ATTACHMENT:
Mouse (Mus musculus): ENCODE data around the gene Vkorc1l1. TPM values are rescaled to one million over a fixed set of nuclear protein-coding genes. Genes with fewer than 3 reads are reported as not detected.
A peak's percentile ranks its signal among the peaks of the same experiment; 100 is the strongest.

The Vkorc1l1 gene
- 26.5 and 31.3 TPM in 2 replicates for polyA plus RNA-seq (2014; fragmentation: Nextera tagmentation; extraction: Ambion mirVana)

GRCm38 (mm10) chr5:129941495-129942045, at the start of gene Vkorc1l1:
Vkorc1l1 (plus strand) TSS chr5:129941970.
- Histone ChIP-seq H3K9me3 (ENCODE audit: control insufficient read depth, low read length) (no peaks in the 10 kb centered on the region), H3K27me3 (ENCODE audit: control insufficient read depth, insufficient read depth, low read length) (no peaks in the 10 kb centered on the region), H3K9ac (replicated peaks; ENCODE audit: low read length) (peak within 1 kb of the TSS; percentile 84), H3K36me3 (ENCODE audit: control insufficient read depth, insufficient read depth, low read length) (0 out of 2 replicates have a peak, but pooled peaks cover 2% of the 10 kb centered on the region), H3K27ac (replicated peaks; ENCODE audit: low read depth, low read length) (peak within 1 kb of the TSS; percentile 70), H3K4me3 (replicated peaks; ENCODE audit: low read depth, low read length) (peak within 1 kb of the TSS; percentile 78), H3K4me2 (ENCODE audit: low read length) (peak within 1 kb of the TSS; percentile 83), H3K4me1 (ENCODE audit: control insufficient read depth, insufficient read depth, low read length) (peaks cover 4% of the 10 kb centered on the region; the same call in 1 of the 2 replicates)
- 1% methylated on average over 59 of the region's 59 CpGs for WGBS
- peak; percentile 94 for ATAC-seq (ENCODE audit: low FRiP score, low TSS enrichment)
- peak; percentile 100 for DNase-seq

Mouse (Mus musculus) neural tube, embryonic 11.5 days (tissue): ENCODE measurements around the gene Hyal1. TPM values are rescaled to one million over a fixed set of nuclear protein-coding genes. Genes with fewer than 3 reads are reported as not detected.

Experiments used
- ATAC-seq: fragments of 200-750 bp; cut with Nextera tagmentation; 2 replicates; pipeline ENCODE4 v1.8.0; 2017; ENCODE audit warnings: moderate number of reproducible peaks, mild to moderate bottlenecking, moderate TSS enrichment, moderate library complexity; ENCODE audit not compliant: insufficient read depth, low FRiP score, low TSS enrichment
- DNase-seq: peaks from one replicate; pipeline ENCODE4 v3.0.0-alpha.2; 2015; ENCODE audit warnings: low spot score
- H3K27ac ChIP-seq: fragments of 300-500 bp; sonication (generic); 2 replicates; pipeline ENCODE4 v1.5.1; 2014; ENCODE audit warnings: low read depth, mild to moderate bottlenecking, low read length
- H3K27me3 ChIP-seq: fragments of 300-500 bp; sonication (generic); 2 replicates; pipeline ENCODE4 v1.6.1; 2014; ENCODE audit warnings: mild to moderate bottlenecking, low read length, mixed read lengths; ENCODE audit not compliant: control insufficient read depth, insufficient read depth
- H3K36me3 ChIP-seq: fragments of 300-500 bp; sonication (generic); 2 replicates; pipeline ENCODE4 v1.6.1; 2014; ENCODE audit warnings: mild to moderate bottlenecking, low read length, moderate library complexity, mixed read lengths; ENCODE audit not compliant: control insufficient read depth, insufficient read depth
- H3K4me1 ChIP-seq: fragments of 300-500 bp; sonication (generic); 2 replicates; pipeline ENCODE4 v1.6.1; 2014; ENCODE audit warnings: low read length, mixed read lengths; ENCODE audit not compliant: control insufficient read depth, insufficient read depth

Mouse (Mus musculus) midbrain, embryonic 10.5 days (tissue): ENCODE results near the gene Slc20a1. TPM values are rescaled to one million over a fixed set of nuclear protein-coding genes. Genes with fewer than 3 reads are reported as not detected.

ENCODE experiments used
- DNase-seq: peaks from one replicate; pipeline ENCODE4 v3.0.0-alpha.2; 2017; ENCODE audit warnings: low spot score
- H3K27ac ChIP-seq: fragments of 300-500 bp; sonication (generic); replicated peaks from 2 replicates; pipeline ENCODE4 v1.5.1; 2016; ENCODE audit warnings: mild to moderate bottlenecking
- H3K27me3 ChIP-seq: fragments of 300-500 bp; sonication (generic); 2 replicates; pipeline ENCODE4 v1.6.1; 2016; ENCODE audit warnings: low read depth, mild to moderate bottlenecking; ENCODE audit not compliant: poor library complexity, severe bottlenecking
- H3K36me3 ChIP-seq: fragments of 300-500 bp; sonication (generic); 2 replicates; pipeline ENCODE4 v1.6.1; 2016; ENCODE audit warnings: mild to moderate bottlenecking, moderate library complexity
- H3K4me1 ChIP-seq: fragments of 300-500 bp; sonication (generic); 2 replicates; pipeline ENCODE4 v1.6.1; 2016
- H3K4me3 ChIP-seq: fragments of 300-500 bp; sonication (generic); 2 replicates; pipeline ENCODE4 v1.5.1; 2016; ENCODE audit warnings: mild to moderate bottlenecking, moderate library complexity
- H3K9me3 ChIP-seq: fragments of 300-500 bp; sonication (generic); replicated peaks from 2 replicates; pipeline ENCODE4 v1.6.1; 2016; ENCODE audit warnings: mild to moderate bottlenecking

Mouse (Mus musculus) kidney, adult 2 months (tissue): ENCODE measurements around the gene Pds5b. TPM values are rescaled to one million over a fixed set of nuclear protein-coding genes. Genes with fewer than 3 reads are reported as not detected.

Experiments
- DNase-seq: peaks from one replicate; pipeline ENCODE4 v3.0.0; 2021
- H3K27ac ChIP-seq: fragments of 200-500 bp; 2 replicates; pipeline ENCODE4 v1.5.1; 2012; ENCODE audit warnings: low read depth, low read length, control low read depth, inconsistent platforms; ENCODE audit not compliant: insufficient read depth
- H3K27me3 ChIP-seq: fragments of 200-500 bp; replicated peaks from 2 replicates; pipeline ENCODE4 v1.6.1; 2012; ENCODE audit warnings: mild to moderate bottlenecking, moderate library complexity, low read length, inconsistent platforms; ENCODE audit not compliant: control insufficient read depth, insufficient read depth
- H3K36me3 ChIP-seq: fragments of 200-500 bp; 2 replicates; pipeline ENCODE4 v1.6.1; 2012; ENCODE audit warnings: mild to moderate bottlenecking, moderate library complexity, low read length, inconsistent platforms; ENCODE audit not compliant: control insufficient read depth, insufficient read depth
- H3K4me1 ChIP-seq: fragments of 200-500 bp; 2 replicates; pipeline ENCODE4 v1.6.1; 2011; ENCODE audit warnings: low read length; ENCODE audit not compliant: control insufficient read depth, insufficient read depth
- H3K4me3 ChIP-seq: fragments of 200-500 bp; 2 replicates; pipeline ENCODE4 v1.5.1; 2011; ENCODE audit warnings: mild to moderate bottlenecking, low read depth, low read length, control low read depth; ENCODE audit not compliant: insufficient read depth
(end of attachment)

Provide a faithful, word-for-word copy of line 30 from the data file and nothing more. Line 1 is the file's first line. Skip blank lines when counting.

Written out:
- DNase-seq: peaks from one replicate; pipeline ENCODE4 v3.0.0; 2021